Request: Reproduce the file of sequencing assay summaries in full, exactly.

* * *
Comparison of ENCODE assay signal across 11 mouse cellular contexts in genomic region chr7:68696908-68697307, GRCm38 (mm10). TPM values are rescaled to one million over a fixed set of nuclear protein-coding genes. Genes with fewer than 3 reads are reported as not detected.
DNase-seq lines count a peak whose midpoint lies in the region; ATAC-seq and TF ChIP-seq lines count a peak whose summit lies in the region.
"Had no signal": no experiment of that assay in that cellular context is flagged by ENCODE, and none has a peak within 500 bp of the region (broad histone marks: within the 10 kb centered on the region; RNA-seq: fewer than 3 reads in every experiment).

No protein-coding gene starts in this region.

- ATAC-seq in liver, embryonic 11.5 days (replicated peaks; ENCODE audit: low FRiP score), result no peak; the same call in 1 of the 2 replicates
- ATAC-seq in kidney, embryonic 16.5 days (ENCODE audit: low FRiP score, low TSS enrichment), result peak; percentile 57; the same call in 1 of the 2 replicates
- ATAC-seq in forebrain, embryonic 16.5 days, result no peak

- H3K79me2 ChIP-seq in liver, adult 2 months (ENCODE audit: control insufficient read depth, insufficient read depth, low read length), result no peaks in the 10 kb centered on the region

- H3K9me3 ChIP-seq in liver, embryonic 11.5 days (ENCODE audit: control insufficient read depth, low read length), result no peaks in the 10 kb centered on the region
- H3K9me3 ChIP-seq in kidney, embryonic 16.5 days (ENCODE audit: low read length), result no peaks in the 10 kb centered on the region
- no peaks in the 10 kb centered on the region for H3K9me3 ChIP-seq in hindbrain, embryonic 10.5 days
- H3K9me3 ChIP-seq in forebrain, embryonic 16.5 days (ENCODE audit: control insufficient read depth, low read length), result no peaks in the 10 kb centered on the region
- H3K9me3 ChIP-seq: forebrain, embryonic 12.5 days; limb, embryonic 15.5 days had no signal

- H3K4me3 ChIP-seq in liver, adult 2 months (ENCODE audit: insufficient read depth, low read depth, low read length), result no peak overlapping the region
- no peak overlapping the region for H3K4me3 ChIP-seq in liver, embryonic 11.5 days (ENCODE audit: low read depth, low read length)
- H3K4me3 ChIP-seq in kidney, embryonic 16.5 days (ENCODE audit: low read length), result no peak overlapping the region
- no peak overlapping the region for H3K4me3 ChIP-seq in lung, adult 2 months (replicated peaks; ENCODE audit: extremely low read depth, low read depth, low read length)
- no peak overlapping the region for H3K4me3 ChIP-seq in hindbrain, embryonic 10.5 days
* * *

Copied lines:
Comparison of ENCODE assay signal across 11 mouse cellular contexts in genomic region chr7:68696908-68697307, GRCm38 (mm10). TPM values are rescaled to one million over a fixed set of nuclear protein-coding genes. Genes with fewer than 3 reads are reported as not detected.
DNase-seq lines count a peak whose midpoint lies in the region; ATAC-seq and TF ChIP-seq lines count a peak whose summit lies in the region.
"Had no signal": no experiment of that assay in that cellular context is flagged by ENCODE, and none has a peak within 500 bp of the region (broad histone marks: within the 10 kb centered on the region; RNA-seq: fewer than 3 reads in every experiment).

No protein-coding gene starts in this region.

- ATAC-seq in liver, embryonic 11.5 days (replicated peaks; ENCODE audit: low FRiP score), result no peak; the same call in 1 of the 2 replicates
- ATAC-seq in kidney, embryonic 16.5 days (ENCODE audit: low FRiP score, low TSS enrichment), result peak; percentile 57; the same call in 1 of the 2 replicates
- ATAC-seq in forebrain, embryonic 16.5 days, result no peak

- H3K79me2 ChIP-seq in liver, adult 2 months (ENCODE audit: control insufficient read depth, insufficient read depth, low read length), result no peaks in the 10 kb centered on the region

- H3K9me3 ChIP-seq in liver, embryonic 11.5 days (ENCODE audit: control insufficient read depth, low read length), result no peaks in the 10 kb centered on the region
- H3K9me3 ChIP-seq in kidney, embryonic 16.5 days (ENCODE audit: low read length), result no peaks in the 10 kb centered on the region
- no peaks in the 10 kb centered on the region for H3K9me3 ChIP-seq in hindbrain, embryonic 10.5 days
- H3K9me3 ChIP-seq in forebrain, embryonic 16.5 days (ENCODE audit: control insufficient read depth, low read length), result no peaks in the 10 kb centered on the region
- H3K9me3 ChIP-seq: forebrain, embryonic 12.5 days; limb, embryonic 15.5 days had no signal

- H3K4me3 ChIP-seq in liver, adult 2 months (ENCODE audit: insufficient read depth, low read depth, low read length), result no peak overlapping the region
- no peak overlapping the region for H3K4me3 ChIP-seq in liver, embryonic 11.5 days (ENCODE audit: low read depth, low read length)
- H3K4me3 ChIP-seq in kidney, embryonic 16.5 days (ENCODE audit: low read length), result no peak overlapping the region
- no peak overlapping the region for H3K4me3 ChIP-seq in lung, adult 2 months (replicated peaks; ENCODE audit: extremely low read depth, low read depth, low read length)
- no peak overlapping the region for H3K4me3 ChIP-seq in hindbrain, embryonic 10.5 days